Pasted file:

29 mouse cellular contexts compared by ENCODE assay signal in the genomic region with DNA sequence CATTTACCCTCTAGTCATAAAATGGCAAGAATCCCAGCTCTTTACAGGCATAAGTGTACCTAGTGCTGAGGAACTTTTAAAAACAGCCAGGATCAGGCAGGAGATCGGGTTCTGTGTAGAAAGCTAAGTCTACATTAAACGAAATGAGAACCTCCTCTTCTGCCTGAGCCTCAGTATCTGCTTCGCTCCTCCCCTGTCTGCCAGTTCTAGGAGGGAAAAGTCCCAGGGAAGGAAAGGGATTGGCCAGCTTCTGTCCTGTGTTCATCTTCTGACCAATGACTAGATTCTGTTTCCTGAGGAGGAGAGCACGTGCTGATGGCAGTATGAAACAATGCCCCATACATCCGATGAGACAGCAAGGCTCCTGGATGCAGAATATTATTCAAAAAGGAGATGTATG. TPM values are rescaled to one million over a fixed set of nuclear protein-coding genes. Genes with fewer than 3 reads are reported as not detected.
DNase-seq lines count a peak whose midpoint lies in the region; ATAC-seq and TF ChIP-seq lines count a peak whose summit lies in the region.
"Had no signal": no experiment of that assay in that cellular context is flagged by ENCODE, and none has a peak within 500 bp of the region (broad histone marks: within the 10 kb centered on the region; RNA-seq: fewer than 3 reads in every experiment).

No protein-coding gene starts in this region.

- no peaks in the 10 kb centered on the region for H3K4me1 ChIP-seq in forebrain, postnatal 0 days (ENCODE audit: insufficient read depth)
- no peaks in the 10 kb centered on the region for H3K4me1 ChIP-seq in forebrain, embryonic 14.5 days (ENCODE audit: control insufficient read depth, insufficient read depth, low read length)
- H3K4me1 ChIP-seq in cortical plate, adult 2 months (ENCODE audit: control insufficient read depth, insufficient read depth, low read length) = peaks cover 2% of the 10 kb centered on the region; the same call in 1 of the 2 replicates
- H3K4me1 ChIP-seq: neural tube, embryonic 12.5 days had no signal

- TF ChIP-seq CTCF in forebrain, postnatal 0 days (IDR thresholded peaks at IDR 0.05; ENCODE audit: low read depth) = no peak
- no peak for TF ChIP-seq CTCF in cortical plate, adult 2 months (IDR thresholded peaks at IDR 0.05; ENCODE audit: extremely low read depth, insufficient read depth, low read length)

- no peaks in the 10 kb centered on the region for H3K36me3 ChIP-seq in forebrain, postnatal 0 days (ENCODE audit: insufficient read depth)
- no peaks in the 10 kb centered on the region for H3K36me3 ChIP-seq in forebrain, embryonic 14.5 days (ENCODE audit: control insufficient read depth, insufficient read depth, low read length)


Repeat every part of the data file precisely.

29 mouse cellular contexts compared by ENCODE assay signal in the genomic region with DNA sequence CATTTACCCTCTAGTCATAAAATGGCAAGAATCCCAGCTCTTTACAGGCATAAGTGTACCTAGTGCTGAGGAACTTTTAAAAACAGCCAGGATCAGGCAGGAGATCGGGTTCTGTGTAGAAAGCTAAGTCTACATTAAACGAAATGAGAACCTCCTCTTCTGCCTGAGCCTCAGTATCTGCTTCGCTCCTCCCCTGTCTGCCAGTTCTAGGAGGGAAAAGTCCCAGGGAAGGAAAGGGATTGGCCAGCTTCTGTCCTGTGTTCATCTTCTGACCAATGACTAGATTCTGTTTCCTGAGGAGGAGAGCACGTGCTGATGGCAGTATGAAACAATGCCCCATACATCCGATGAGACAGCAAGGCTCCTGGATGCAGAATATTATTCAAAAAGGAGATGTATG. TPM values are rescaled to one million over a fixed set of nuclear protein-coding genes. Genes with fewer than 3 reads are reported as not detected.
DNase-seq lines count a peak whose midpoint lies in the region; ATAC-seq and TF ChIP-seq lines count a peak whose summit lies in the region.
"Had no signal": no experiment of that assay in that cellular context is flagged by ENCODE, and none has a peak within 500 bp of the region (broad histone marks: within the 10 kb centered on the region; RNA-seq: fewer than 3 reads in every experiment).

No protein-coding gene starts in this region.

- no peaks in the 10 kb centered on the region for H3K4me1 ChIP-seq in forebrain, postnatal 0 days (ENCODE audit: insufficient read depth)
- no peaks in the 10 kb centered on the region for H3K4me1 ChIP-seq in forebrain, embryonic 14.5 days (ENCODE audit: control insufficient read depth, insufficient read depth, low read length)
- H3K4me1 ChIP-seq in cortical plate, adult 2 months (ENCODE audit: control insufficient read depth, insufficient read depth, low read length) = peaks cover 2% of the 10 kb centered on the region; the same call in 1 of the 2 replicates
- H3K4me1 ChIP-seq: neural tube, embryonic 12.5 days had no signal

- TF ChIP-seq CTCF in forebrain, postnatal 0 days (IDR thresholded peaks at IDR 0.05; ENCODE audit: low read depth) = no peak
- no peak for TF ChIP-seq CTCF in cortical plate, adult 2 months (IDR thresholded peaks at IDR 0.05; ENCODE audit: extremely low read depth, insufficient read depth, low read length)

- no peaks in the 10 kb centered on the region for H3K36me3 ChIP-seq in forebrain, postnatal 0 days (ENCODE audit: insufficient read depth)
- no peaks in the 10 kb centered on the region for H3K36me3 ChIP-seq in forebrain, embryonic 14.5 days (ENCODE audit: control insufficient read depth, insufficient read depth, low read length)